Monday, 27 February 2012

Mary Fellowes, fashion stylist, blogs on The Woes of the Fashion Bloggerazzi

If power corrupts, and absolute power corrupts absolutely, the same is true of fame. Whitney Houston is its latest victim - there have been countless others before her, and countless more to come. Its victims’ demise isn’t always as dramatic as Whitney’s - death is final and dramatic whether suicidal or accidental in celebrities, but the slow erosion and corruption of a character is in some ways just as sad.

Fashion has often crossed over with fame in the Venn diagram of entertainment and celebrity – more so than any other design form due to its relationship with glamour and the human form. And there is nothing wrong with recognition and achievement - or becoming a household name. As with any fame, the key to it is when fame and recognition has been earned. That makes it easier to live with - the inevitable symptom or by-product after years of coming up through the ranks, jumping through hoops, performing the endless monotonous rites of passage that others have done before to get to the top.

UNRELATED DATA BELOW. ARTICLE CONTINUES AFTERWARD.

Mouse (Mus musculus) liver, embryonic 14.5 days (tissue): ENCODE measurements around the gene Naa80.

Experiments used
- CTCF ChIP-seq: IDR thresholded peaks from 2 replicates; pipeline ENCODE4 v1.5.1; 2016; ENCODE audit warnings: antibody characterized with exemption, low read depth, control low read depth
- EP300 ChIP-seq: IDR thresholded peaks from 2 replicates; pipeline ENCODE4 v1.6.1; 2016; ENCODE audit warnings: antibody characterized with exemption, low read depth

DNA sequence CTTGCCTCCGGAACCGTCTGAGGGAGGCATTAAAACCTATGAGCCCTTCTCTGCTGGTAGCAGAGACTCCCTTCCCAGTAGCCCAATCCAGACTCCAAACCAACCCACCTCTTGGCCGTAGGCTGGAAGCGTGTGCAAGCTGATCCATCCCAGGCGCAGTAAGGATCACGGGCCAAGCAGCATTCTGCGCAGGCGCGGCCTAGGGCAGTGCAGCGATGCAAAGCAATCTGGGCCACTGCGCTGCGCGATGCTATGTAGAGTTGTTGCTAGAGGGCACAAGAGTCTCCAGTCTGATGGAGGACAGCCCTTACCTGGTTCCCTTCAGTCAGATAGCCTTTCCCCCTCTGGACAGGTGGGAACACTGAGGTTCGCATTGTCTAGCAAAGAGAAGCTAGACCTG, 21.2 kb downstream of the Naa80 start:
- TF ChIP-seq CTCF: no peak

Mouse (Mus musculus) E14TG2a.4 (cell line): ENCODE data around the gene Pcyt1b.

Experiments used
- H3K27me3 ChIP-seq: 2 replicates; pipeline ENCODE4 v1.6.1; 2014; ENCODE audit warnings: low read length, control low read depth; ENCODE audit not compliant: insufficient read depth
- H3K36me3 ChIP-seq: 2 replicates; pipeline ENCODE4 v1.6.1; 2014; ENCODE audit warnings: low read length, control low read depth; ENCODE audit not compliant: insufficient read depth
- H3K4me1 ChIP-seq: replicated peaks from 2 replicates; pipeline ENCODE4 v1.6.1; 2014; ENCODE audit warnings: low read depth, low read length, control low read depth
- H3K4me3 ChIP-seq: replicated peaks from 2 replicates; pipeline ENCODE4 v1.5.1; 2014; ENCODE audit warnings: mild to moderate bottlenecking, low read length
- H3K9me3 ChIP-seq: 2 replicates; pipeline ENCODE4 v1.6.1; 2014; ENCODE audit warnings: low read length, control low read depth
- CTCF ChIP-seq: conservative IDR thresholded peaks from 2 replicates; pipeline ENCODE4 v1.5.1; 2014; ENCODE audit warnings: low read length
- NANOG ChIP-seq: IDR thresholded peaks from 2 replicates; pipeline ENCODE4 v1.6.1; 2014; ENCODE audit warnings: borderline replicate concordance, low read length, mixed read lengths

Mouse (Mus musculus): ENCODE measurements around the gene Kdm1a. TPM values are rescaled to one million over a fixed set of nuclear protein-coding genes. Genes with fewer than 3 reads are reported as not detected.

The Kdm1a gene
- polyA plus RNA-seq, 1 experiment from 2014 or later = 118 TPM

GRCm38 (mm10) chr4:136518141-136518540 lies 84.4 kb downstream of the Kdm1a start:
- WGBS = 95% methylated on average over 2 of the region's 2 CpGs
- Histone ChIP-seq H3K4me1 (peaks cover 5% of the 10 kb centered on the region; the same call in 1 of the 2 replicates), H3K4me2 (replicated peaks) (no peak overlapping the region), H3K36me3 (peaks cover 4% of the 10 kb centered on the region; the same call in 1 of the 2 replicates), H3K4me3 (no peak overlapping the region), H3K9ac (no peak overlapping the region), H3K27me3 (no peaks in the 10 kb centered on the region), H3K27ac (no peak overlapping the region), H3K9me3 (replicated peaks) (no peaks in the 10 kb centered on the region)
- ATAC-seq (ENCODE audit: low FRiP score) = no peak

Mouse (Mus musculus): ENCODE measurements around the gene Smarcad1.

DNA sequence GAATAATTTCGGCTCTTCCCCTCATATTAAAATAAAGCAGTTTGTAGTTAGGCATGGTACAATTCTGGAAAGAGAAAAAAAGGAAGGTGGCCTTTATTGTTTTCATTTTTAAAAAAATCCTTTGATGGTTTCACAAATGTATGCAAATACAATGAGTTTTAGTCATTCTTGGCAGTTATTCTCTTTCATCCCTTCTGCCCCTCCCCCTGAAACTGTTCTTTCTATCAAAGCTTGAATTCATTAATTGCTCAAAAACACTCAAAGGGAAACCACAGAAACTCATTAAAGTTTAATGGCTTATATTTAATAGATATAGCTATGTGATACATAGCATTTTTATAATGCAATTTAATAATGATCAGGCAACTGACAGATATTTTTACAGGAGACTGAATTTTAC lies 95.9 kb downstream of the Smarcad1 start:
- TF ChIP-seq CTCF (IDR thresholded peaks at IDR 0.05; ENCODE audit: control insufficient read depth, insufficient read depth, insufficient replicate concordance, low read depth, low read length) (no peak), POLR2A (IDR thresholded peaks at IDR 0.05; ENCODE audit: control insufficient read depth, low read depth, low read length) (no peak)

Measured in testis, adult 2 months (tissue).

But what about when fame is not earned? What threats lurk within the psyche when fame has been bestowed instantly, in a heartbeat? There is no need to lament the victims of reality television during the last decade, as it is a given. But the rip-tide of instant fame is claiming new victims for itself: in the fashion world. The ‘bloggerazzi’ have turned fashion week into an ugly circus of attention seeking wannabes, feeding and fuelling egos of its subjects with flashbulbs for sustenance.